Other breweries also take advantage of wood’s tendency to harbor microorganisms. Rodenbach, in the province of West Flanders, Belgium, produces a sour red beer aged in huge uncoated oak tuns. Michael Jackson writes, “The wood, with its tannins and caramels, makes a direct contribution to the beer’s palate and colour. I once expressed surprise that the wood would continue to impart character after constant employment, and it was explained to me that the inside of each tun was scraped after every use”. The tuns may also contribute to its red color, while the acetic and lactic acids remaining in the wood from previous batches lend it its characteristic sourness.

In Britain, Guinness relies on wild yeast and bacteria from its oak vessels to give sourness to its Foreign Extra Stout, which is produced by blending the soured beer with a younger stout.

Marston’s in Burton upon Trent continues to ferment in wood with a traditional Burton union setup, which consists of a series of linked casks lined up beneath a wooden trough. As the wort ferments, wort and yeast get pushed up through pipes to the slightly sloped trough, where most of the pitched yeast gradually collects while the beer runs back to the cask.

Some British breweries still use wood to dispense some of their cask-conditioned beers; Samuel Smith’s, for example, uses only wood and still has its own cooper to keep barrels in good repair. Wooden casks have been replaced in many breweries, however, by more cost-effective aluminum or stainless steel. Where wood is still used, it is often lined with plastic to maintain sanitary conditions and prevent contamination of the beer.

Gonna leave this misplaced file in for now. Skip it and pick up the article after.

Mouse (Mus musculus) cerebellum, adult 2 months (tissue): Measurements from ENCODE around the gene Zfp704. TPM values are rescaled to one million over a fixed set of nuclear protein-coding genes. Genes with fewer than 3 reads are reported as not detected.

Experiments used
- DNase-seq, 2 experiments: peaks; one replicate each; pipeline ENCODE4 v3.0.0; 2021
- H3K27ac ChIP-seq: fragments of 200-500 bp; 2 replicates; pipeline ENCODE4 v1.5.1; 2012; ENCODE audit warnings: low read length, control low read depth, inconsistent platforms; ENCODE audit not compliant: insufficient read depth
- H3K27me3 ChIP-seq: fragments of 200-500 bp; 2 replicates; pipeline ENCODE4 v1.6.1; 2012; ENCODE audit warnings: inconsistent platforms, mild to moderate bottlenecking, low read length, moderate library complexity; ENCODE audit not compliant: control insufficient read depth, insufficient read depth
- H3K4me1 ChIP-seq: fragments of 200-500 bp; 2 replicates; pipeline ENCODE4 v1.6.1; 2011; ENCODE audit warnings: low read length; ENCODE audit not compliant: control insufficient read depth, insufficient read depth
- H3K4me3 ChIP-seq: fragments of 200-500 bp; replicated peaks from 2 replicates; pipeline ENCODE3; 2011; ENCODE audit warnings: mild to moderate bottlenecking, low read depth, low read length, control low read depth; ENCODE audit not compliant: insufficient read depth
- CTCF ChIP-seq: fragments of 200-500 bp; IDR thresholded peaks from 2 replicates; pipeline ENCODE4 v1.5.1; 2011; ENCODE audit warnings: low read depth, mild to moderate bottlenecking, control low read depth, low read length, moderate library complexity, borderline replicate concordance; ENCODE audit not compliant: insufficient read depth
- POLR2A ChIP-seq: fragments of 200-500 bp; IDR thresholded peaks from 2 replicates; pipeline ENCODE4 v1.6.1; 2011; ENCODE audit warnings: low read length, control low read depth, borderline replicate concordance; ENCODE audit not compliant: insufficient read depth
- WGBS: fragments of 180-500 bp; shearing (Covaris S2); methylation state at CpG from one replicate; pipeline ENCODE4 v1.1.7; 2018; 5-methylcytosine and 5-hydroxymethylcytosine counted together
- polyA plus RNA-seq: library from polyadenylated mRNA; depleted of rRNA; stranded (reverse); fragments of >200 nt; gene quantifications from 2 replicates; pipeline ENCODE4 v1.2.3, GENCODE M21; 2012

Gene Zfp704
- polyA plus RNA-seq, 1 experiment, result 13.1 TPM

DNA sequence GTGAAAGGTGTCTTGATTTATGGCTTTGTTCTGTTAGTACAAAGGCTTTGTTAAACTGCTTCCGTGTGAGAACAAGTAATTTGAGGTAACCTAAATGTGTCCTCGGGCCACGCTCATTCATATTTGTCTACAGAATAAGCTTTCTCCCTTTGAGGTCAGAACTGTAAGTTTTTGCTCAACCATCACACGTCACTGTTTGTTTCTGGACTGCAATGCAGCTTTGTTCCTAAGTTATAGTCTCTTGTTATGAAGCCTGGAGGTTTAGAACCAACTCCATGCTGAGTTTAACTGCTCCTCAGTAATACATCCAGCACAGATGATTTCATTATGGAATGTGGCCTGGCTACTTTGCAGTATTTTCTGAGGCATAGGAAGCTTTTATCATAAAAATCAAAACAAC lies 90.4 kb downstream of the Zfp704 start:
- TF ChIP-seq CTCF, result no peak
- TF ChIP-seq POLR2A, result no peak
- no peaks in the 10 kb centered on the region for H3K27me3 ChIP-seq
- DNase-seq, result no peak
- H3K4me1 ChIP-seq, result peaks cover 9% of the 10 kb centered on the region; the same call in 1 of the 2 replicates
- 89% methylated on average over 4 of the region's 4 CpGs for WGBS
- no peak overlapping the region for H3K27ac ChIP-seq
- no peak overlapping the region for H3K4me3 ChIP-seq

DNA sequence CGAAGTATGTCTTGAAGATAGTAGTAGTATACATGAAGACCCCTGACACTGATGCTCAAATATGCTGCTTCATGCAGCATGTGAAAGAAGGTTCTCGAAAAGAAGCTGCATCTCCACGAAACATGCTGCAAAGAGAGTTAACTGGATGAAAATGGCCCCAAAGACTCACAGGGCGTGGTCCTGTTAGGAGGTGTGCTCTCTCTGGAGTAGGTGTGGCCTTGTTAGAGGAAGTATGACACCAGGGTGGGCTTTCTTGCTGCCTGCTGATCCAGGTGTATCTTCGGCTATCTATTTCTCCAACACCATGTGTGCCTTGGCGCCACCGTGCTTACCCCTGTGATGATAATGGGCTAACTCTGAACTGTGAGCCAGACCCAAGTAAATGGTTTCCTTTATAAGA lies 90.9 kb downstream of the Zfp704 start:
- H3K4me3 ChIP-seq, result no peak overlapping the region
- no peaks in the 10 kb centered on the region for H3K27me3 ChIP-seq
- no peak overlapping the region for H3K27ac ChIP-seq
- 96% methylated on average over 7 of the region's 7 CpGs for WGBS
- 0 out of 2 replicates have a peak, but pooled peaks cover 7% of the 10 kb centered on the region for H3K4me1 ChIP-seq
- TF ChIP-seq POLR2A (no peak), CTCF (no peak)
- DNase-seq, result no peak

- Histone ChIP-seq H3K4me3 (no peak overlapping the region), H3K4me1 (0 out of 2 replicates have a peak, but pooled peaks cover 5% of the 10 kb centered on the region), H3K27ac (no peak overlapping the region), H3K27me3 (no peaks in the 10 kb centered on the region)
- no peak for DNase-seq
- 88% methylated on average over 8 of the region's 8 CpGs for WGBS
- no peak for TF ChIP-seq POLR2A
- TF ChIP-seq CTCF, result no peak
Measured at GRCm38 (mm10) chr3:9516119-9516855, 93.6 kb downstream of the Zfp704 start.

Until the latter half of the 20th century, Pilsner Urquell aged its beer exclusively in oak barrels or tuns. Michael Jackson notes that when the new brewery opened in 1842 it held “9 kilometres of cellars cut into sandy rock providing a perfect temperature for the maturing of the beer, which takes place in oak barrels lined with Canadian resin to seal out the woody flavor”. With such a history and reputation, the brewery was understandably concerned that the break with tradition would alter the beer’s flavor profile. Graham Lees notes in CAMRA’s What’s Brewing that “the Urquell brewers were so nervous of the changed process on their beer the company conducted months of blindfold tastings before pronouncing that there was no difference”. The matter is open to some debate among the experts, and it is suspected that much of Urquell’s domestic product is still being aged in wood.